Jay Bullock is keeping hope alive on this supreme court thing:
There also remains the possibility of the complaints against Ziegler working their way far enough up that she may have to resign; remember, we're talking now upwards of 100 or 150 cases in which she violated both the spirit and the plain letter of the state's judicial code of conduct. I realize that chance is remote--and, if it happens, it will look unfortunately like partisan wrangling rather than a necessary step against an unethical judge--but that's one small light we can cling to.
Turn out the lights. The chance isn't even remote. Jay makes the same mistake as Linda Clifford did. This was a real issue, but it wasn't the hanging offense that they imagined it to be.
He wants to know why Ziegler's alleged failure to comply with the judicial code is not the same as Robert Zellner fishing for porn on a school computer. He can't understand why anyone would refer to the Justice-elect Ziegler's handling of these matters as mere "sloppiness."
We've been through this again and again, but it is a huge (and wildly unfair) thing to compare an elected justice of the Wisconsin Supreme Court to a guy who cruises for porn on a school computer, so I will explain it one more time.
There are two categories of cases. Most of the "scores" Jay refers to involved cases in which she held stock in a party (mostly United Healthcare, no?). The rules say she has to recuse if 1) she has a more than a de minimis interest that 2} could be substantially affected by the outcome of the case. The Judicial Commission issued an an advisory that sets 20k as a threshold for recusal, but there are lots of judges that don't follow it as both the Wisconsin State Journal and Milwaukee Magazine recently pointed out.
Maybe they should (although I don't see this as self evident). Maybe the rule should be changed and the advisory should become mandatory. But all the rule calls for is the kind of "gut check" that she claims to have undertaken. As far as I am aware, none of those cases was likely to have the slightest impact on share value, so her conclusion that she could proceed is not unreasonable - given the limitations of the rule.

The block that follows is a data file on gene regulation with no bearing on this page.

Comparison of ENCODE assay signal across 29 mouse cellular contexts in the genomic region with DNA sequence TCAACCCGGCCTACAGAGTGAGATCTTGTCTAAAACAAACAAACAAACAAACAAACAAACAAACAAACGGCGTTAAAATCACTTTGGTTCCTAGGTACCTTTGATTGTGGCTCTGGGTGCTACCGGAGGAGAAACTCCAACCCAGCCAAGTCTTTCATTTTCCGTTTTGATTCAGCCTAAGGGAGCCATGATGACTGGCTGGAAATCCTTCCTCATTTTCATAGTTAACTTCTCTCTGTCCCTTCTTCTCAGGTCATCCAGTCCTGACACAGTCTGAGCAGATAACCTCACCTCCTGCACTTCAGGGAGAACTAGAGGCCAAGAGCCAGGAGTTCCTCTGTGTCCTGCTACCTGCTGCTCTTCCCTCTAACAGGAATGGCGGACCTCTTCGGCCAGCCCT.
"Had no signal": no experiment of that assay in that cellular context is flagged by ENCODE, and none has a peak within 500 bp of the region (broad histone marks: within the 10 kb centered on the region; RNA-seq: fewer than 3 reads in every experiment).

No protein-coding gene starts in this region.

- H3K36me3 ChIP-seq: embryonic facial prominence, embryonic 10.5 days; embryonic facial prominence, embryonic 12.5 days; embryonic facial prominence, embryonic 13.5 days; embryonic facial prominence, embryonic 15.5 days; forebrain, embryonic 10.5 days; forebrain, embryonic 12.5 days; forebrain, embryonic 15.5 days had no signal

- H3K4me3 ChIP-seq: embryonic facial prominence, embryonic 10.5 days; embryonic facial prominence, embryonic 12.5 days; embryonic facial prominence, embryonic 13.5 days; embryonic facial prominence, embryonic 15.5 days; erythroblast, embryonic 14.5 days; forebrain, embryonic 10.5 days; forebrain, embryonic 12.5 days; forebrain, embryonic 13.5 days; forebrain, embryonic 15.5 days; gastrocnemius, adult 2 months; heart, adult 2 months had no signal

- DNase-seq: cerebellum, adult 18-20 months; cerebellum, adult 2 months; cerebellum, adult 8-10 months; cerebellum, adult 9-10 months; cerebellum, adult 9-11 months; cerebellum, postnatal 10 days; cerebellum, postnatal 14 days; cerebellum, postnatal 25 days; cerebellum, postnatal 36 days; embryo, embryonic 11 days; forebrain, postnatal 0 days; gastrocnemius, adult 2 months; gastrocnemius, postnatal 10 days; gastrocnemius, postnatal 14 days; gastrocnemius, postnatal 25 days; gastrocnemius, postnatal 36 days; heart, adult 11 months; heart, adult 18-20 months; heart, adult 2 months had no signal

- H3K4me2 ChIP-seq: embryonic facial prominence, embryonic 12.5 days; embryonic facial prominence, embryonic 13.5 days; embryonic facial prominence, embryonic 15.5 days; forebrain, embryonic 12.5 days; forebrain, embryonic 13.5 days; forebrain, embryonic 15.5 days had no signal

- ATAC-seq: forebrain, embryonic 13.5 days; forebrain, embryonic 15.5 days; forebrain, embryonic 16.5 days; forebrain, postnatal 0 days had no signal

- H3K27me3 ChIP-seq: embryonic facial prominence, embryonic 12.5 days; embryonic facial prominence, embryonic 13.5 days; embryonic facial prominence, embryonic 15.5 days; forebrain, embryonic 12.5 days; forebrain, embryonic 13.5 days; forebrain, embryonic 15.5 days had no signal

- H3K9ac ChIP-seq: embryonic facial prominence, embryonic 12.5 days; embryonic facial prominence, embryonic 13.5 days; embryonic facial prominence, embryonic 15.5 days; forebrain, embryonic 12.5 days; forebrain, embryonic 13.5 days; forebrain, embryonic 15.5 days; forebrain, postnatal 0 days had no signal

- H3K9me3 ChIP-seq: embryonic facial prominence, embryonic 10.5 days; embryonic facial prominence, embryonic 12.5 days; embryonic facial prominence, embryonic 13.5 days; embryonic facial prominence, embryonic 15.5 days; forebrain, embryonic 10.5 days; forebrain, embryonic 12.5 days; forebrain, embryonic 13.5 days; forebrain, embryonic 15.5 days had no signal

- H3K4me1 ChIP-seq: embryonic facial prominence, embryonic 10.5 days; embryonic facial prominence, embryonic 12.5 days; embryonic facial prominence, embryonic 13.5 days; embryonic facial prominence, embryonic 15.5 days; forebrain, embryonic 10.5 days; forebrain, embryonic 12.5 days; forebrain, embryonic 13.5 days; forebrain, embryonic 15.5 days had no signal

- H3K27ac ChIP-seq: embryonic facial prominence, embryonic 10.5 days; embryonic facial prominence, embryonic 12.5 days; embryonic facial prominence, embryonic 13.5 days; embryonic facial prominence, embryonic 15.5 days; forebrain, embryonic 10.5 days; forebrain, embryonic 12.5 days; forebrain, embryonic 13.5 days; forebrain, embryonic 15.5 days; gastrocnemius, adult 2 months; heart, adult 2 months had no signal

The West Bend cases are different. There, because her husband was a director, she had to recuse or get a waiver, but, as I understand it, the overwhelming majority defaulted. While I think that the rule still technically applies, there was no one to get a waiver from and really nothing for the judge to do. Processing the case is largely clerical. It's hard to get worked up about those.
There were a few (two or three to my knowledge) that were not defaulted and the question becomes: Did she intentionally disregard the rule? That is implausible. None of these cases were material to West Bend and none would have been handled any differently by any other judge. The defendants showed but they had no defense. Why would she intentionally disregard the rule if it would not benefit her or West Bend? Hence, the reference to sloppiness. She seems to have made a subjective judgment when she should not have. Not good, but few of us have not fumbled sometime along the way.
As for Zellner, maybe he did not know he was going for porn. Or maybe he didn't appreciate that it was against the rules. Or maybe the rule only prohibited viewing what was, in the teacher's judgment, really hard core porn. In that case, there might be some similarity.
I really don't have much of an opinion on Zellner, but the voters of Wisconsin did not elect an unethical person to the Supreme Court.